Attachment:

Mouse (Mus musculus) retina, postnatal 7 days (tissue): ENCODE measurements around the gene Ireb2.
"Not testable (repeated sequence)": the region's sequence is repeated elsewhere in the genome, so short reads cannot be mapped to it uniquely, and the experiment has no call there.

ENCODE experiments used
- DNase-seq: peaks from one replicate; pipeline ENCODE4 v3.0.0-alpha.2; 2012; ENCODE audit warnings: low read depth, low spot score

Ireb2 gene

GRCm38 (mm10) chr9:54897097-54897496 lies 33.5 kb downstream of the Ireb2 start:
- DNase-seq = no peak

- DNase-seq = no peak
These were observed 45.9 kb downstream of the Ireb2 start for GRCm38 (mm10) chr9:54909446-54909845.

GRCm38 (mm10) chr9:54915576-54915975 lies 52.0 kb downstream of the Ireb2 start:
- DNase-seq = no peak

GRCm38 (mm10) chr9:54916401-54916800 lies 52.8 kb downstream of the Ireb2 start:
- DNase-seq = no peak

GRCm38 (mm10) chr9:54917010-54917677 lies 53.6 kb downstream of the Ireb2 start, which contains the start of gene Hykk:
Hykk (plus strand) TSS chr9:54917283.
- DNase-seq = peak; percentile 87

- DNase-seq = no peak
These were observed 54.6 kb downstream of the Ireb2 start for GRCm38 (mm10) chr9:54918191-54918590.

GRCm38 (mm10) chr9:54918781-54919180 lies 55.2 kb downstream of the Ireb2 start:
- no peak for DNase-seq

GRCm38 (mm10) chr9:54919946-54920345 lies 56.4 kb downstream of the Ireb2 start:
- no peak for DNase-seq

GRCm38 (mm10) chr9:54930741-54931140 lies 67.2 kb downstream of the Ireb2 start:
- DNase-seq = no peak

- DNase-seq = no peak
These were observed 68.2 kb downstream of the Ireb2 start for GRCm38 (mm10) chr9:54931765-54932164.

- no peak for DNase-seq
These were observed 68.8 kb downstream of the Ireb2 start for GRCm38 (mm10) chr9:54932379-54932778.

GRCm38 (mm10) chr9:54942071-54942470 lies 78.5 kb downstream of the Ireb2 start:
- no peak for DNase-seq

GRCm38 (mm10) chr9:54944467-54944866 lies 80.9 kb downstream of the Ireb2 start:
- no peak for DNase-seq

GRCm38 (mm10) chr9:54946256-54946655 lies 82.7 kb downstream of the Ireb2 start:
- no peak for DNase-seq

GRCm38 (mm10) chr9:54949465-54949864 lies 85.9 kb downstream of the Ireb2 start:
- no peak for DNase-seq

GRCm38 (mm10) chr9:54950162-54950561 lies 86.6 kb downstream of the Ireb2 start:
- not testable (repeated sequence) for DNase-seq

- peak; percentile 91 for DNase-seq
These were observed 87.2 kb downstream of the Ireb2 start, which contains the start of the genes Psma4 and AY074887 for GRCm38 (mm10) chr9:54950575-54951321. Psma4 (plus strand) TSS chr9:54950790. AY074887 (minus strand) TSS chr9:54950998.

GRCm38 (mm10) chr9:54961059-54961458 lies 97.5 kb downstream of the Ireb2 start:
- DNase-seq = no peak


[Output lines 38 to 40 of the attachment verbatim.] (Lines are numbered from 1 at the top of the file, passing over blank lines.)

- not testable (repeated sequence) for DNase-seq

- peak; percentile 91 for DNase-seq
These were observed 87.2 kb downstream of the Ireb2 start, which contains the start of the genes Psma4 and AY074887 for GRCm38 (mm10) chr9:54950575-54951321. Psma4 (plus strand) TSS chr9:54950790. AY074887 (minus strand) TSS chr9:54950998.